"improving intensive care in Scotland"




In 1991 the American College of Chest Physicians and the Society of Critical Care Medicine produced a consensus document defining sepsis and the systemic inflammatory response syndrome, differentiating between infectious and non-infectious aetiologies (see table 1 below). These definitions are now 20 years old though are still widely used.


Systemic Inflammatory

Response Syndrome


2 or more of:

  • Temperature < 36°C or > 38°C
  • Heart rate > 90 beats/min
  • Respiratory rate > 20 or PaCO2 less than 4.5 kPa or mechanically ventilated
  • White Cell Count < 4 or > 11 or > 10% immature forms


SIRS plus documented or suspected infection

Severe Sepsis

Sepsis plus organ dysfunction or hypoperfusion (e.g.

hyperlactataemia, oliguria or hypotension)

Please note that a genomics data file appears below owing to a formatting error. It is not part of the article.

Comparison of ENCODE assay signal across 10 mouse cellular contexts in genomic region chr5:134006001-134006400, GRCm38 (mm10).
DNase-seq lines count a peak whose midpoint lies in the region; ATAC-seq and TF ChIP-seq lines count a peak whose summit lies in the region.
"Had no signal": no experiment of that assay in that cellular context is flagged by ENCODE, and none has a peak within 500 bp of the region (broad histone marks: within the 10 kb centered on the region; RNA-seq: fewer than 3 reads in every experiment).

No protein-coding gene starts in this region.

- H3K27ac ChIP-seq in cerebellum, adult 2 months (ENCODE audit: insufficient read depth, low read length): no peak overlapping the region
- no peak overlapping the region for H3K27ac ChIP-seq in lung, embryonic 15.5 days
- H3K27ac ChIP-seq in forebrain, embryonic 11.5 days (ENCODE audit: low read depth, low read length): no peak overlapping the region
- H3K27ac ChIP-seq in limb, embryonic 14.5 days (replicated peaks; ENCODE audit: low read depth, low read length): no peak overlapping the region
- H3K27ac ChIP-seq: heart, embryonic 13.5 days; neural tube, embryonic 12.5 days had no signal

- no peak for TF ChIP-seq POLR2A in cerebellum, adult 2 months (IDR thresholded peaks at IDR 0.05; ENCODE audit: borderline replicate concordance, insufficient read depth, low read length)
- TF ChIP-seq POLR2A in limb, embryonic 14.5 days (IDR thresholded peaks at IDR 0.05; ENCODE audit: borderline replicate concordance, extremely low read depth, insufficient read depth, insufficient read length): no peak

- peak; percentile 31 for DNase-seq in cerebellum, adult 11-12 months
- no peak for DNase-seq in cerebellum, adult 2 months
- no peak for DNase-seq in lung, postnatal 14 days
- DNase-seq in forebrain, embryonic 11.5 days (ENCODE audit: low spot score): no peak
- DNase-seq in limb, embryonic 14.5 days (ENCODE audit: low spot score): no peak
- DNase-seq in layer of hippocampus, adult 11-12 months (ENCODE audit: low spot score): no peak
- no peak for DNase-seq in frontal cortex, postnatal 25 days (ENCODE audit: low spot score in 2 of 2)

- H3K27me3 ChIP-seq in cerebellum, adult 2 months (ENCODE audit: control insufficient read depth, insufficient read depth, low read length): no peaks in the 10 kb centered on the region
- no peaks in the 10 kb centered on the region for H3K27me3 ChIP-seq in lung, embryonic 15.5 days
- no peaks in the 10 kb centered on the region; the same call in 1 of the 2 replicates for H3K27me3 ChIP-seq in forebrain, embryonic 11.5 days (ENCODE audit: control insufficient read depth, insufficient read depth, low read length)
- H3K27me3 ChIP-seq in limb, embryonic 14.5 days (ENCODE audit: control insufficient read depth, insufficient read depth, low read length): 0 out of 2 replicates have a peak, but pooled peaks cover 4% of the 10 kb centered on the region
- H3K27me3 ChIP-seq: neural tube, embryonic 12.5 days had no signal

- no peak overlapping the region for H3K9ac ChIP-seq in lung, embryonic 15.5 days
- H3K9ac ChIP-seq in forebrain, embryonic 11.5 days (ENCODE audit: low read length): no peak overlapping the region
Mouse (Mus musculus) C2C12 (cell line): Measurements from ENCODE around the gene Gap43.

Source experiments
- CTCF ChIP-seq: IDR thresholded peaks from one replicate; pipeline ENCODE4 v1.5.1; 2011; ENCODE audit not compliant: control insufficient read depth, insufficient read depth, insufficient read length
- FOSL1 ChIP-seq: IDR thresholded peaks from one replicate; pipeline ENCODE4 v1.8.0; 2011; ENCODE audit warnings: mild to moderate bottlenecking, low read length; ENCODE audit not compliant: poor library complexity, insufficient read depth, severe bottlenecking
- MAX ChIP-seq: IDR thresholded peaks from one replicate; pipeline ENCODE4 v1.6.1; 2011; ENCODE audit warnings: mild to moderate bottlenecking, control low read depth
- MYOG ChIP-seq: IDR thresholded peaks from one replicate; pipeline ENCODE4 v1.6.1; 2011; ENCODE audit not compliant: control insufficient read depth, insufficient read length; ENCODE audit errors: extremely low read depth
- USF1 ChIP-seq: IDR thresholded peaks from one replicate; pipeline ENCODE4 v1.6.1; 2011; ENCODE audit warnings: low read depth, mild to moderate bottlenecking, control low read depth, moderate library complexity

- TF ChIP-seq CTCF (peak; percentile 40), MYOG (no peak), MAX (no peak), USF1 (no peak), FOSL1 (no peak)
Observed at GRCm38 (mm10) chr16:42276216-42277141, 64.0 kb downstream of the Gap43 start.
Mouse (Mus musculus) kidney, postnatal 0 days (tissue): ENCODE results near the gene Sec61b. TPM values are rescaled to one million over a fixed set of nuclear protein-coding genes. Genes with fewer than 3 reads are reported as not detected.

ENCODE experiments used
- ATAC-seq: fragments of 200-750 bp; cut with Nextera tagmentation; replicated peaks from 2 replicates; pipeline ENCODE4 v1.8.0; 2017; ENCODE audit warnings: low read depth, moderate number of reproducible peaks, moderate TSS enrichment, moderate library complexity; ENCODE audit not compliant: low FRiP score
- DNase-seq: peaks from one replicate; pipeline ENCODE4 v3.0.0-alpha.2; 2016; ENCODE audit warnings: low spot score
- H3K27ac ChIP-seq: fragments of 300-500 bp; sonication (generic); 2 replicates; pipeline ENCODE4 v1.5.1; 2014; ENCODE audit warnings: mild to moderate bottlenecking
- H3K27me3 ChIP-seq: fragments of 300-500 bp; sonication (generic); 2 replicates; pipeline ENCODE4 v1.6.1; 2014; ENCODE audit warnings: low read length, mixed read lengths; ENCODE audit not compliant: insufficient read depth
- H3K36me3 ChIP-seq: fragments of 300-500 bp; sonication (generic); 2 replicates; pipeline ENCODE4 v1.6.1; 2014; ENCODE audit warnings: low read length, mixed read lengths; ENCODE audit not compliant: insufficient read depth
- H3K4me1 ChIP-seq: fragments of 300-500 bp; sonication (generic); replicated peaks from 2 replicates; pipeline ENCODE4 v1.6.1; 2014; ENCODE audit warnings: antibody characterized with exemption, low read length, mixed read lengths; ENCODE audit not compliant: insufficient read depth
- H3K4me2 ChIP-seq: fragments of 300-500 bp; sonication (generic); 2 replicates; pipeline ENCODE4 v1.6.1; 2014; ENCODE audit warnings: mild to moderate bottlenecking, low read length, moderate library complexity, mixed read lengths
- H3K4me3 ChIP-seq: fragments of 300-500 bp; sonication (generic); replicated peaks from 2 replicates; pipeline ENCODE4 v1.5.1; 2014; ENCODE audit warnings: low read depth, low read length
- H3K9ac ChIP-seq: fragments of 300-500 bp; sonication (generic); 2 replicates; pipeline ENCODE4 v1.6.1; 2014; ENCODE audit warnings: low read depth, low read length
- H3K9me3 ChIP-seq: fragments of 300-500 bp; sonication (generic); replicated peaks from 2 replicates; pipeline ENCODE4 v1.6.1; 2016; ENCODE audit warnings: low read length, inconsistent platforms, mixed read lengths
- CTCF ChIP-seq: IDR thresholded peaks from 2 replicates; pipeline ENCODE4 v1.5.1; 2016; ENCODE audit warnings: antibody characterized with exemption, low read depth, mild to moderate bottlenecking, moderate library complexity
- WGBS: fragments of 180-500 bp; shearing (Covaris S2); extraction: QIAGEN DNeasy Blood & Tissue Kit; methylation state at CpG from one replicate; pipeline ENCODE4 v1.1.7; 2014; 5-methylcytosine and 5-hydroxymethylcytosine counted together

Septic Shock

Sepsis with hypotension (Systolic blood pressure <

90mmHg or need for vasopressor infusion) despite

adequate fluid resuscitation

Table 1: ACCP/SCCM Consensus Definition of SIRS and Sepsis


Although they encompass the vast majority of patients with sepsis they do not adequately stratify what is a very heterogeneous group of patients. Indeed the SIRS definition would apply to a great proportion of all critical care patients. In an attempt to address this, the PIRO system was proposed by a further consensus conference held in 2001 and this is outlined in Table 2 below.



Past Medical History

Genetic predisposition


Insult or Infection

Known pathogens

Amenable to surgery/source control

Non infectious precipitants

Gene profile 



Shock and hypoperfusion


• Impaired host response (e.g. HLA-DR)

• Activated inflammatory process (e.g. CRP, PCT)

• Therapy Targets (e.g. protein C)

Organ Dysfunction

Number of organ systems failing 

Table 2: The PIRO Classification

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